A few months back I exchanged a series of interesting letters with Art De Vany on fitness, doping, cardiovascular health and other issues related to health and to endurance athletes in particular. Here’s the complete set: I have followed with great interest your discussion and analysis of purported steroid use and home-run distributions. In a recent post, you asked about the incidence of false positives in sports drug-testing and you wondered how that might factor into the equation. I’ve given great deal of thought to that and related issues over the past 15 years and now feel compelled to add my two cents to your discussion – but on a much grander scale. At the risk of sounding a bit brazen, I would suggest to you and your audience that sport would be better off allowing athletes to make their own personal decisions regarding the use of so-called “banned substances” and leaving the federations and the IOC out of it entirely. (Even the term “banned substance” has a negative connotation, since most of these substances are actually drugs that were developed to enhance health in the general population). Bottom line: the whole notion of drug-testing in sports is far more complex than even the media make it out to be. First, I should tell you that I was the Anti-doping Commissioner of the International Triathlon Union (ITU) – a relatively new sport within the Olympic Family – for nearly 13 years. I had to act as “prosecutor” on many doping cases (doping = drugs in sport). Prior to that, I helped write the first set of “anti-doping” rules for triathlon in 1988. Before that, I was an elite marathoner (2:18) and triathlete (4th Place Ironman Hawaii) in the ‘70s and ‘80s, so I have accumulated a fair amount of “inside information” regarding drugs in sport at the Olympic level. I also own a supplement company and have done extensive research on performance enhancement in pursuit of natural, legal alternatives. There are three main points I want to make here: first, that it is impossible to fairly police and adjudicate drugs in sport; second, that the notion of a “level playing field” is a farce and, finally, that the performance requirements set by the federations at the elite level of sport almost demand access to certain “banned substances” in order to assure the health and vitality of the athlete throughout his or her career and – more importantly – into his or her life after competition. Impossible to fairly police and adjudicate. Most people think that a positive test is conclusive proof of guilt, but the reality is that almost all these tests are nothing more than GC/MS (https://www.scientific.org/tutorials/articles/gcms.html for a good description) quantitative analyses that look for parts per billion of certain metabolites in the urine. They are not black and white indicators of guilt. They are wavy lines on a graph subject to interpretation by scientists with varying degrees of expertise. In many cases a “threshold level” is established … Continue reading “Art and Mark on Doping, Endurance and Health”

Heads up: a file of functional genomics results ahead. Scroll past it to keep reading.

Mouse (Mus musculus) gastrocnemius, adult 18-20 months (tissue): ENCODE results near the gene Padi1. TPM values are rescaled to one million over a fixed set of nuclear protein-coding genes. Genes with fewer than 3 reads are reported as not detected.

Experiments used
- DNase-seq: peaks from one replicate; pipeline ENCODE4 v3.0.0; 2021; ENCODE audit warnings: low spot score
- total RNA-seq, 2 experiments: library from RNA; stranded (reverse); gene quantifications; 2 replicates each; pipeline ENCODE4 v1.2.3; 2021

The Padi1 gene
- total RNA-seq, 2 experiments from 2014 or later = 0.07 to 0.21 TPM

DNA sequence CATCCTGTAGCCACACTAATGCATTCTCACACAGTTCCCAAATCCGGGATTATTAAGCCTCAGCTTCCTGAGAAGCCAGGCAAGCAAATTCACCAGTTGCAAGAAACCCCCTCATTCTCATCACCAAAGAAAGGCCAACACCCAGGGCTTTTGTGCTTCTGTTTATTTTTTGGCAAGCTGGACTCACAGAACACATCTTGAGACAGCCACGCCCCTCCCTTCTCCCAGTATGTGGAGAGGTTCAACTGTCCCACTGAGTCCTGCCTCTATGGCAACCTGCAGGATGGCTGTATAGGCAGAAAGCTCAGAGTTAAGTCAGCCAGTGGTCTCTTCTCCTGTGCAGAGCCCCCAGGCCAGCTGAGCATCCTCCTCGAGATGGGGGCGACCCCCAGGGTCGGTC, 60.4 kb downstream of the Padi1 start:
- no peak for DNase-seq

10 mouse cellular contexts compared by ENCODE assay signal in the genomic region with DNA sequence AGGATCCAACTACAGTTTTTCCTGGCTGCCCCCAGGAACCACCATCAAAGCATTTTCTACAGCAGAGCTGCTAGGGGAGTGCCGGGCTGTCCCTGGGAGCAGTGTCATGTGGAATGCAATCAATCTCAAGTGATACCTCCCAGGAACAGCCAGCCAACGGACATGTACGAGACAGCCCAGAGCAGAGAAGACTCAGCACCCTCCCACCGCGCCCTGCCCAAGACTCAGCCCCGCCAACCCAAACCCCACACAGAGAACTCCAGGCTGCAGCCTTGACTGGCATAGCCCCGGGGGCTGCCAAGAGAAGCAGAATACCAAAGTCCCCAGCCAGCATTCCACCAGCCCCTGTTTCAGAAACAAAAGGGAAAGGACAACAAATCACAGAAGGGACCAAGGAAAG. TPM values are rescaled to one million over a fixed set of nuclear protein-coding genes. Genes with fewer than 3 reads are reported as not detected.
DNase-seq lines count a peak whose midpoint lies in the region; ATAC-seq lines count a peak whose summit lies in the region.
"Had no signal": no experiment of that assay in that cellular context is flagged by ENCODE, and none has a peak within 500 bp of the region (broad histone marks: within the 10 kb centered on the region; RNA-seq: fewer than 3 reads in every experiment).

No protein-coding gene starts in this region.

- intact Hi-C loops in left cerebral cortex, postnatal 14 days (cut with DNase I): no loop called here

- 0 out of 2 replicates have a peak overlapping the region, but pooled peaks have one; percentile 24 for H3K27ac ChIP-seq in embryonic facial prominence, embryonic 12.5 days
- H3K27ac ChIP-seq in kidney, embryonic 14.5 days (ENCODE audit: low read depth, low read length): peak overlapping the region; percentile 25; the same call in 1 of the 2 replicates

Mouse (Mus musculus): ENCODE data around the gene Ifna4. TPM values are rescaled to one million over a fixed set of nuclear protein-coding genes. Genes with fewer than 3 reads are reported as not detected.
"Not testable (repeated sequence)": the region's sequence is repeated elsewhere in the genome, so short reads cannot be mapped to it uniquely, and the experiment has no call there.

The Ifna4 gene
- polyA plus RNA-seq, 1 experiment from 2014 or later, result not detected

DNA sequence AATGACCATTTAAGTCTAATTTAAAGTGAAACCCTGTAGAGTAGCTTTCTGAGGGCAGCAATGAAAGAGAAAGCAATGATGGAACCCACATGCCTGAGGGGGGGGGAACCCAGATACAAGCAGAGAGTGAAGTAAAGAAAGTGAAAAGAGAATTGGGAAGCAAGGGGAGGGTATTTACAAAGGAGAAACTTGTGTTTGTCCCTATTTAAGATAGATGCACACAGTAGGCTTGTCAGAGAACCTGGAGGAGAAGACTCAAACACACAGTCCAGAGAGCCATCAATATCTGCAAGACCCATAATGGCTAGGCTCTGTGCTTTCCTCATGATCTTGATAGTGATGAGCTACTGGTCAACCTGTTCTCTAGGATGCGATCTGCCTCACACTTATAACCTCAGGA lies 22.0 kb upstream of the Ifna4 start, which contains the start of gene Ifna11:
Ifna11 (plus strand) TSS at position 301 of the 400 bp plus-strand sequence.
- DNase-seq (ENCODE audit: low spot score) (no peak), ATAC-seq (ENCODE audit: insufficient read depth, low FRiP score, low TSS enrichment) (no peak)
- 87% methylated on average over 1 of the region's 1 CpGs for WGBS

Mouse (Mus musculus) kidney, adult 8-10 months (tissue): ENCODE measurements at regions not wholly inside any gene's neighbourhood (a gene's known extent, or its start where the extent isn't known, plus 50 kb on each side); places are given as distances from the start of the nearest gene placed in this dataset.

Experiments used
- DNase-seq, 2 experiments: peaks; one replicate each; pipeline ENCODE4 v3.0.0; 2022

Marinated Tri-Tip Roast with Mushrooms and Garlic